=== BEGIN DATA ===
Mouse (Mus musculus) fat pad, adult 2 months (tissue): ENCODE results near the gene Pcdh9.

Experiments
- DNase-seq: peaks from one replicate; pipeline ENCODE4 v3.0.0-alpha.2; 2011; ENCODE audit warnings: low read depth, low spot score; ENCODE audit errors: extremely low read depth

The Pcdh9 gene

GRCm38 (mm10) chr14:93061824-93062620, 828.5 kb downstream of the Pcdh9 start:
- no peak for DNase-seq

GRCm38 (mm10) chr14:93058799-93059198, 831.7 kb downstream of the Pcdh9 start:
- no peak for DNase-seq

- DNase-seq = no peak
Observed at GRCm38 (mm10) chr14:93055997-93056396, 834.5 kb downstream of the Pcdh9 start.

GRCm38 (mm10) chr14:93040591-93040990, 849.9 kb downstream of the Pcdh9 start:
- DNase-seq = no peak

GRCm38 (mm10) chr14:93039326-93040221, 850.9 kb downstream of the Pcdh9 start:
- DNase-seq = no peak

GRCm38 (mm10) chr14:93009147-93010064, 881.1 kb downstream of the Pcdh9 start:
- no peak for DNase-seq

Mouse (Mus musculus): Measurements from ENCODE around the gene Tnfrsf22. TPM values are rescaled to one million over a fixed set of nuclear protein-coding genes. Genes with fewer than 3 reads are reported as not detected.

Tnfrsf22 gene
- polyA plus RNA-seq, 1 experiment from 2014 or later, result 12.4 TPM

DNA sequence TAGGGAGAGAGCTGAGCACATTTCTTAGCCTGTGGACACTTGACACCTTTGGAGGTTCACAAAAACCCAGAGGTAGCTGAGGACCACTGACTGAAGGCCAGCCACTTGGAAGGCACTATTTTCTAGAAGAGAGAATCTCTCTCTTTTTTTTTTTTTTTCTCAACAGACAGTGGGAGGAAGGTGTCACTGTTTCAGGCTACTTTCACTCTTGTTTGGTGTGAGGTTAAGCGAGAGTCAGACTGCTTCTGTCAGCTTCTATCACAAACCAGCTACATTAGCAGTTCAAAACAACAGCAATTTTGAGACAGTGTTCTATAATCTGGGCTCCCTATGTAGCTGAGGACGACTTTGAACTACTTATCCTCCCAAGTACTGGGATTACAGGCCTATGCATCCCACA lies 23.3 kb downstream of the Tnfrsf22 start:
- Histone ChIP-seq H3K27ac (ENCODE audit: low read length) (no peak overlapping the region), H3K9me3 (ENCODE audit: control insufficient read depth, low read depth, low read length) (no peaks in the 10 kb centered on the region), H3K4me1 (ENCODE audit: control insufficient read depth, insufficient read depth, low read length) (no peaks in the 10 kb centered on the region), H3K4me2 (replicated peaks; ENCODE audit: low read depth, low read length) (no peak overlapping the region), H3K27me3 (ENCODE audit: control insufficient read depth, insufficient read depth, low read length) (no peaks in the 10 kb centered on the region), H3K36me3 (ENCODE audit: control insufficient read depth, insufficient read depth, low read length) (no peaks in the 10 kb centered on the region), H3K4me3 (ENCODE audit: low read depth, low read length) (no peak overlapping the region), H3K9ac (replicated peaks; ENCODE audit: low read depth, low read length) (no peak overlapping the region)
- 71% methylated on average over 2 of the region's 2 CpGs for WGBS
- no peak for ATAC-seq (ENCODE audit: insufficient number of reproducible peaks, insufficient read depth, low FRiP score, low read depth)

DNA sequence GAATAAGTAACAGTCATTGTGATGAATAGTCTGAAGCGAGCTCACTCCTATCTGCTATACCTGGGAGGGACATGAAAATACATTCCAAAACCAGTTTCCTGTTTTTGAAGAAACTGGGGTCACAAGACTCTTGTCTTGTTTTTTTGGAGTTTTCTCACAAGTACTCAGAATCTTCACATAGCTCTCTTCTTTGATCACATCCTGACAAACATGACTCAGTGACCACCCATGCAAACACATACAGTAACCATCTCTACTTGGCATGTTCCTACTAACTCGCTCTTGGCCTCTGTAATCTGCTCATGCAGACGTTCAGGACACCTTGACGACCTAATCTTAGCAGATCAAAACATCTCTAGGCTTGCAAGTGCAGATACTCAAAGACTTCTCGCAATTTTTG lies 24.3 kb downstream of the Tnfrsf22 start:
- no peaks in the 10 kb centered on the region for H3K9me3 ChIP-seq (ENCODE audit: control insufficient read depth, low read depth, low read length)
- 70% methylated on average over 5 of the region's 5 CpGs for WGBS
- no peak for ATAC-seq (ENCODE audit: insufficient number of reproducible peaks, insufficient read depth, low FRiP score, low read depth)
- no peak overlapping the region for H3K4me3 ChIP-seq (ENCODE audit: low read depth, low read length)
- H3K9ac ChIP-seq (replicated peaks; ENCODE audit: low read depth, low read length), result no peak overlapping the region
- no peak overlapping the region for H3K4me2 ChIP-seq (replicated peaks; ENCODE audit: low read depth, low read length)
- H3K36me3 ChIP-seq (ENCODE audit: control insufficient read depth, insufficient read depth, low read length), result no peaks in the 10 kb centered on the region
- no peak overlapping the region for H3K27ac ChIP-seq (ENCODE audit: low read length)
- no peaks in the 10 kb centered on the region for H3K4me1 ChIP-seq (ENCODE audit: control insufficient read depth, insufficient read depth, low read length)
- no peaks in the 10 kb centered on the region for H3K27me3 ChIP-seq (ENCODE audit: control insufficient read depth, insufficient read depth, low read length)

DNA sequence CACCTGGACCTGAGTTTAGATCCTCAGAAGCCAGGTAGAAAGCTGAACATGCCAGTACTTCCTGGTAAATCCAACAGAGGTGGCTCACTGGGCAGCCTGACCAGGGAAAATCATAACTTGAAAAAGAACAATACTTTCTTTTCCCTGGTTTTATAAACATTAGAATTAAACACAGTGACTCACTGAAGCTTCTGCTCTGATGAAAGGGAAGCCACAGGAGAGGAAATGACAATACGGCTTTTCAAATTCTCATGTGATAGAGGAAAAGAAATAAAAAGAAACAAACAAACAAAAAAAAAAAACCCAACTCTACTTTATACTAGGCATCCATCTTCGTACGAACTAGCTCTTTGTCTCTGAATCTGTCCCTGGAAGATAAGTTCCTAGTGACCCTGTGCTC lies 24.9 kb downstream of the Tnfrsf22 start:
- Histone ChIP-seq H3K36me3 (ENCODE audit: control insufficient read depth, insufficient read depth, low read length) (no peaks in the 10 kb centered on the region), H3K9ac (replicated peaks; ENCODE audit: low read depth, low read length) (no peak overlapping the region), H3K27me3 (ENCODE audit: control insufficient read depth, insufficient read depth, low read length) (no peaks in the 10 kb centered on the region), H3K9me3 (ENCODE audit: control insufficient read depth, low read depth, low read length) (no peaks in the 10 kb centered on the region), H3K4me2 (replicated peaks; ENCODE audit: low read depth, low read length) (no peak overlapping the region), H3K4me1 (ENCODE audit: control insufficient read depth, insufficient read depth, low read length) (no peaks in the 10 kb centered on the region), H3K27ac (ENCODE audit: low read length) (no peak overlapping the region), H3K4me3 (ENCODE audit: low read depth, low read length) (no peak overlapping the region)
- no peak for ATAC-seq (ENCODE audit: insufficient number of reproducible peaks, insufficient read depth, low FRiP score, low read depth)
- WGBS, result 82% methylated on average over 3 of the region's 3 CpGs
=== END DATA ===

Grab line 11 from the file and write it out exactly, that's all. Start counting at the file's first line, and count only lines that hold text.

GRCm38 (mm10) chr14:93040591-93040990, 849.9 kb downstream of the Pcdh9 start: